Forston said he spoke to his teammates at halftime and after the Sun Bowl and learned then that he could be a leader and have an impact on the team. "There are a lot of guys that earn respect, you look up to them and you know that [I want] to lead by example. Everday I come into that weight room I'm going to go hard. No matter who I'm going up against -- If I'm in there working out with a linebacker or defensive back I'm going to try to beat them working out and finish first. That's something you've got to do. A positive mind always equals a positive outcome.

"If you come out here on this field every day with a positive mind, man, you're going to get positive results.'' 

Forston, a junior, said he told his teammates after the Sun Bowl, "That will never happen again. As long as I'm on this team and leading this team, that will never happen.''

> Wide receiver  Byrd, minus the boot he wore last month, was at practice with that same upbeat attitude as always. Byrd, who wore former UM Canes great Michael Irvin's jersey number of 47, switched his jersey number to 2, Graig Cooper's old number.

Some fans were wondering if Byrd was told by coaches to switch his number because he wasn't living up to Irvin's. Not at all. Turns out Byrd had wanted that number for a while. "It was for a personal reason. My cousin had died in the summer of '09 and his favorite number was 2. I said whenever I had the opportunity to change it, I was going to change it.''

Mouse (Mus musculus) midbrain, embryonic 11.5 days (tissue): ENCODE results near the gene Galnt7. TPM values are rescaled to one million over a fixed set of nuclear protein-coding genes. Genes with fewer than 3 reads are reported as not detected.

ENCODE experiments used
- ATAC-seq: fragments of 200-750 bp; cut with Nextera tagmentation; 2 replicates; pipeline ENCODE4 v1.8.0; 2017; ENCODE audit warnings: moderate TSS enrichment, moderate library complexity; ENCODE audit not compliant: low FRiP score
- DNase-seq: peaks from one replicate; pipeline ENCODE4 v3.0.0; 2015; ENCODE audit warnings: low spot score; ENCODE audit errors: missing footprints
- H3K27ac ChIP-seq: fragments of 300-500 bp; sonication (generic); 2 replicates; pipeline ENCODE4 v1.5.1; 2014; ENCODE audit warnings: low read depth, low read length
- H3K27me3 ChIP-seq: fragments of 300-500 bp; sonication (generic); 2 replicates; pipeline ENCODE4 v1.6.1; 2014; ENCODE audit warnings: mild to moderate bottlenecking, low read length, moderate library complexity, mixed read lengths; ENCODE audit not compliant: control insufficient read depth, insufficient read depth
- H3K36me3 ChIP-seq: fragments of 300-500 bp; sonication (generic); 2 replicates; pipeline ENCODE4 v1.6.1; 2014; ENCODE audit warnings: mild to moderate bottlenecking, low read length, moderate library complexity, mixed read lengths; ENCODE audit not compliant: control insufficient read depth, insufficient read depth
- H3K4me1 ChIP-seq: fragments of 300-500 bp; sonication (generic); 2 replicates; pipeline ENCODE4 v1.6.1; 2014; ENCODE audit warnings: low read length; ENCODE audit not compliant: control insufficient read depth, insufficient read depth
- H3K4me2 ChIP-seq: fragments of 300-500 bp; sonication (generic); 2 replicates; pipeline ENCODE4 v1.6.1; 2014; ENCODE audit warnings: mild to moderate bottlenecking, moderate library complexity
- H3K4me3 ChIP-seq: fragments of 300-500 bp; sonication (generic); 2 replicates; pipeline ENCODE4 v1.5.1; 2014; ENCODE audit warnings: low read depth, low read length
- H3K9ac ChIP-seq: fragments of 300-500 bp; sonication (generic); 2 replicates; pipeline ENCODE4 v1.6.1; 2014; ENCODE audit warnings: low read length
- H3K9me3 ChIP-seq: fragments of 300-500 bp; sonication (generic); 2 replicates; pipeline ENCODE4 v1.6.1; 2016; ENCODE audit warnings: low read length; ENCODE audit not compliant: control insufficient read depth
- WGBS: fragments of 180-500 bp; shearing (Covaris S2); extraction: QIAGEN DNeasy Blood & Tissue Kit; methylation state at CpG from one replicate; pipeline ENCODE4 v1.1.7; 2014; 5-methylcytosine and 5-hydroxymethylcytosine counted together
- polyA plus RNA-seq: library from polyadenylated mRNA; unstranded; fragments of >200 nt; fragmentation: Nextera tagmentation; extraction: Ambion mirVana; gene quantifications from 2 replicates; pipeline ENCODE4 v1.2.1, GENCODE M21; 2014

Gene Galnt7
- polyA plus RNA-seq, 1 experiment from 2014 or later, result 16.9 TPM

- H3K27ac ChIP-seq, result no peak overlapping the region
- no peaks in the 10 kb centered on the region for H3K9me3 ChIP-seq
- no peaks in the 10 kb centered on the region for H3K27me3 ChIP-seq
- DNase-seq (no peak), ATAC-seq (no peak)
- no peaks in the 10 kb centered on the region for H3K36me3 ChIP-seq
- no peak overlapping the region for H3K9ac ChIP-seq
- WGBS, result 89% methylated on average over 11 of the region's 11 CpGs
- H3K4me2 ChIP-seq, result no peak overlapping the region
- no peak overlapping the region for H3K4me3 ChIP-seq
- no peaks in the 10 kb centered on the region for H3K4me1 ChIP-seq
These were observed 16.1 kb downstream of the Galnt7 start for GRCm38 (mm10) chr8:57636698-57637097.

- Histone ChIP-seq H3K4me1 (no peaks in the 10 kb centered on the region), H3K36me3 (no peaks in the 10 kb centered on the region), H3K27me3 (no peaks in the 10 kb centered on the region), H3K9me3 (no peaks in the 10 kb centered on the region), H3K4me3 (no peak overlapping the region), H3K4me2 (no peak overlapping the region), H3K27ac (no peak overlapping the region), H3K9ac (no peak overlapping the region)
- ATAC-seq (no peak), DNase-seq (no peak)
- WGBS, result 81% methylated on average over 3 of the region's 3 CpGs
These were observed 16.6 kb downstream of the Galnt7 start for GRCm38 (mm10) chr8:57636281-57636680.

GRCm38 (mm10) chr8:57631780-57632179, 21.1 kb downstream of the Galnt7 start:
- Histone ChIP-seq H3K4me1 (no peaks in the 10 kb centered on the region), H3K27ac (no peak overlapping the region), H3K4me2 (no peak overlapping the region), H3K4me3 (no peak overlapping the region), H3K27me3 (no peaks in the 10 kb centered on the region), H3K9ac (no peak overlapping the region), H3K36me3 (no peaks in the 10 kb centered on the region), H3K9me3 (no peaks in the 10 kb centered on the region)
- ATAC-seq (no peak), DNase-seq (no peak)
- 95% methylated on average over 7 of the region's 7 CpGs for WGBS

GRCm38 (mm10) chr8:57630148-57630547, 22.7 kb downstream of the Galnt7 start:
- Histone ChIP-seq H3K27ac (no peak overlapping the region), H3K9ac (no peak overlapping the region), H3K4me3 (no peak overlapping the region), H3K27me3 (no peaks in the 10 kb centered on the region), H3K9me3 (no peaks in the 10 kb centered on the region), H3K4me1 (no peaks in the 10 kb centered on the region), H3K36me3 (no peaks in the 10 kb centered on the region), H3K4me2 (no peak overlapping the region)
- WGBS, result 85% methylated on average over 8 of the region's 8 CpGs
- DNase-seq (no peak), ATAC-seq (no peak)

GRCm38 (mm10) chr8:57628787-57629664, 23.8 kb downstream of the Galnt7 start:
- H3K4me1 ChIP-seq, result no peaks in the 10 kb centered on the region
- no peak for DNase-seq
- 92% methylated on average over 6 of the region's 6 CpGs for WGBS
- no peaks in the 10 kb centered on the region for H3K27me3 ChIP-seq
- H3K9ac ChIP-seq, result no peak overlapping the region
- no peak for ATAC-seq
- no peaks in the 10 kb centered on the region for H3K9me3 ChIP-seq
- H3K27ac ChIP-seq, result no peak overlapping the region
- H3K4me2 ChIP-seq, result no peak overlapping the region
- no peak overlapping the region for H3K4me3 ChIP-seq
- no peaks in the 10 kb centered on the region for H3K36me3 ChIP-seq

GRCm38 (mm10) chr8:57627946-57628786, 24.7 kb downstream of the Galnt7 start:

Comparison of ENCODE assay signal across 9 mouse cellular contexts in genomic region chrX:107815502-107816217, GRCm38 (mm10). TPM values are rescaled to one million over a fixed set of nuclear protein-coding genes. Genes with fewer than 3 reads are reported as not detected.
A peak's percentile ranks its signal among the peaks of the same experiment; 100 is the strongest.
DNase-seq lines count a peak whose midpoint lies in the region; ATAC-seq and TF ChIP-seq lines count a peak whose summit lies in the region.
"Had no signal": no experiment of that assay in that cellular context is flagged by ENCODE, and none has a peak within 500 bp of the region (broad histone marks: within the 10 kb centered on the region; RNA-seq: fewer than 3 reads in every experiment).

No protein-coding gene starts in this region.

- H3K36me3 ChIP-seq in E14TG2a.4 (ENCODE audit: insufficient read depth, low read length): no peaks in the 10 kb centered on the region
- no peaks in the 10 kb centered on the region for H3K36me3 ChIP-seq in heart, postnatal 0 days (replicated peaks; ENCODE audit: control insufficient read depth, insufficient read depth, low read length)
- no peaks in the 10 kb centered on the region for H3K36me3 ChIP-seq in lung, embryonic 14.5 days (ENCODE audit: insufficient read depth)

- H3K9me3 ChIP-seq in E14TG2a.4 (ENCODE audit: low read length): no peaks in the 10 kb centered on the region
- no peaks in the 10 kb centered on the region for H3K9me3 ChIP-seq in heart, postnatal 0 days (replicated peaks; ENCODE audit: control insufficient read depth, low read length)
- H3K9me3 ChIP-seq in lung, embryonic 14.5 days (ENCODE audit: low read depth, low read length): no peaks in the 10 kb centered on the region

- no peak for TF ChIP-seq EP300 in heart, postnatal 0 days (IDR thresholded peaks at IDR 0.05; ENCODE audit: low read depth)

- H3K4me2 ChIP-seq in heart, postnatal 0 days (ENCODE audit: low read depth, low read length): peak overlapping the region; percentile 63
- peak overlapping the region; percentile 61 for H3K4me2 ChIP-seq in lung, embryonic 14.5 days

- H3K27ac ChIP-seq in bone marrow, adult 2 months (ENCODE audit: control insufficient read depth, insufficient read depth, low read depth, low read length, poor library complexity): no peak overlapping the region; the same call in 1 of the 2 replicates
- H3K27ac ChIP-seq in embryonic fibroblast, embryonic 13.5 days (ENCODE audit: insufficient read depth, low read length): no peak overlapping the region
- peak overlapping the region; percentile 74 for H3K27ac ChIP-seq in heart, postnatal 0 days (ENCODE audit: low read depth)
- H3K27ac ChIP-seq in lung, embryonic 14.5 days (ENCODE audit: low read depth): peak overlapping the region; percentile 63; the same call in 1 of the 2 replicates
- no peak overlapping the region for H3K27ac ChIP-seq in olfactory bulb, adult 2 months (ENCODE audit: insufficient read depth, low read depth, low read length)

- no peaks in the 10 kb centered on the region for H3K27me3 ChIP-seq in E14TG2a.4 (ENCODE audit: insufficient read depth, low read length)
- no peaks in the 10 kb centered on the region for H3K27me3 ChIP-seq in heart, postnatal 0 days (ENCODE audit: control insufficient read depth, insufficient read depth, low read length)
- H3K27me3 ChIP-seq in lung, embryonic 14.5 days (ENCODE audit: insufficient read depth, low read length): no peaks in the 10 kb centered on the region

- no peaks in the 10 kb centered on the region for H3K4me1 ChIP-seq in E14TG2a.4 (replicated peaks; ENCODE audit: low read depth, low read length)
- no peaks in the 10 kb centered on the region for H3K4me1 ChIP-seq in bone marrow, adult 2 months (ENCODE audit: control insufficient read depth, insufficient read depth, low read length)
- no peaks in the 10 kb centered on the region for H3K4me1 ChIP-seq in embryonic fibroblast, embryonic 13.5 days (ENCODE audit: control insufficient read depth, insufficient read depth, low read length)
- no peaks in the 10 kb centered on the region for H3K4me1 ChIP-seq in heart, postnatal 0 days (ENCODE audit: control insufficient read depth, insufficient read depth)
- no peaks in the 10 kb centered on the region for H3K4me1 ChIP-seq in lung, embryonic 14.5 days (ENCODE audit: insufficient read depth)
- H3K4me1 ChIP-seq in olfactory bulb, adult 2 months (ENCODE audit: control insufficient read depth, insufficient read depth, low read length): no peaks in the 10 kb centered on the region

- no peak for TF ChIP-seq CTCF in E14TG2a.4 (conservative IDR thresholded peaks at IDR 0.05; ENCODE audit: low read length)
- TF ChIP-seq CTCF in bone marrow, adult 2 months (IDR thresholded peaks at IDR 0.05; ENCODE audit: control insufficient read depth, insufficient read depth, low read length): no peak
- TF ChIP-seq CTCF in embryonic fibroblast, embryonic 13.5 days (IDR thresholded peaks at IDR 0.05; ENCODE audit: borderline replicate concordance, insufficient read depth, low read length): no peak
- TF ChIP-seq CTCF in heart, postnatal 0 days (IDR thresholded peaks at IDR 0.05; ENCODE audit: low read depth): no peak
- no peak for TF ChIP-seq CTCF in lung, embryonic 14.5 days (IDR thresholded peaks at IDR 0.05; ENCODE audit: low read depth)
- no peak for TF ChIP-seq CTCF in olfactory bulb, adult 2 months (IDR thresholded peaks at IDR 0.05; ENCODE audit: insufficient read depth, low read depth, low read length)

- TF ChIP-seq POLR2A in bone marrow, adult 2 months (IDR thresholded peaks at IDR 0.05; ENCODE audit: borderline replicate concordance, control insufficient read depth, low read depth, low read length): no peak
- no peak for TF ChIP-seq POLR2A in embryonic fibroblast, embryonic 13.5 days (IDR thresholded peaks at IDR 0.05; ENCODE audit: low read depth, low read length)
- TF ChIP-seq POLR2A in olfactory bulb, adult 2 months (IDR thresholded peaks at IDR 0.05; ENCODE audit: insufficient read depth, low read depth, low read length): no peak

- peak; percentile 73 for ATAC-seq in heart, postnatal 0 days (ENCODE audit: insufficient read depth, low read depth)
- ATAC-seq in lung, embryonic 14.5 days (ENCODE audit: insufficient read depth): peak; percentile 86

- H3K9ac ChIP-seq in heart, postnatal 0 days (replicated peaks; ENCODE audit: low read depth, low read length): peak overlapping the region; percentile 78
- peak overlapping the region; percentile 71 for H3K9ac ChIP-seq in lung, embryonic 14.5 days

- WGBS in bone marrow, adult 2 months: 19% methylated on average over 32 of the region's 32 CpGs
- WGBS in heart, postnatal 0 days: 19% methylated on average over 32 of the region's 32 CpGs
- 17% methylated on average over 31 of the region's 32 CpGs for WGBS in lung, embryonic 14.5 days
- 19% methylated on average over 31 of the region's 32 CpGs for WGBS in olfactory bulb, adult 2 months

>Defensive end Olivier Vernon, who started 11 of 13 games last season, was not even listed as a first- or second-teamer on the depth chart for the beginning of spring practice. "You can't be comfortable,'' Vernon said Saturday just minutes before practice. "It was just a wakeup call for the people who were starting. As long as I'm able to play and I'm not hurt, that's all that matters to me.''

Vernon was asked about the new coaching staff and how things feel different. "All these coaches are hyped, man. It's like everyday they're hyped. They've got so much gratitude. They're just happy to be out here.''

       Golden said Vernon and linebacker Kelvin Cain were not listed on the two-deep depth chart simply because “they got edged out in the offseason program. They’ll have an opportunity out here to earn their stripes.’’

 

> Golden on freshman cornerback Thomas Finnie, listed as first-team cornerback ahead of Brandon McGee: “His work ethic is ahead of his years right now. He came in with excellent maturity, work ethic and a no-nonsense approach. He’s had a great off-season program.’’

 

> About to get started on my feature on the UM quarterbacks for Sunday's paper. Interesting situation, with senior Spencer Whipple, the usual third-stringer and son of former offensive coordinator Mark Whipple, starting spring at first-team ahead of Jacory Harris and Stephen Morris. I respect Al Golden for doing what he said he was going to do from the start, organize the depth chart according to how they performed in the conditioning pre-spring phase. Any parent can tell you that when you are consistent with setting the rules and following through with repercussions should they be broken, there tends to be far less confusion and turmoil in the long run. That said, be assured that their on-field performance in the long run, given that they don't break any rules we may or may not know about, will be the deciding factor.

--SUSAN MILLER DEGNAN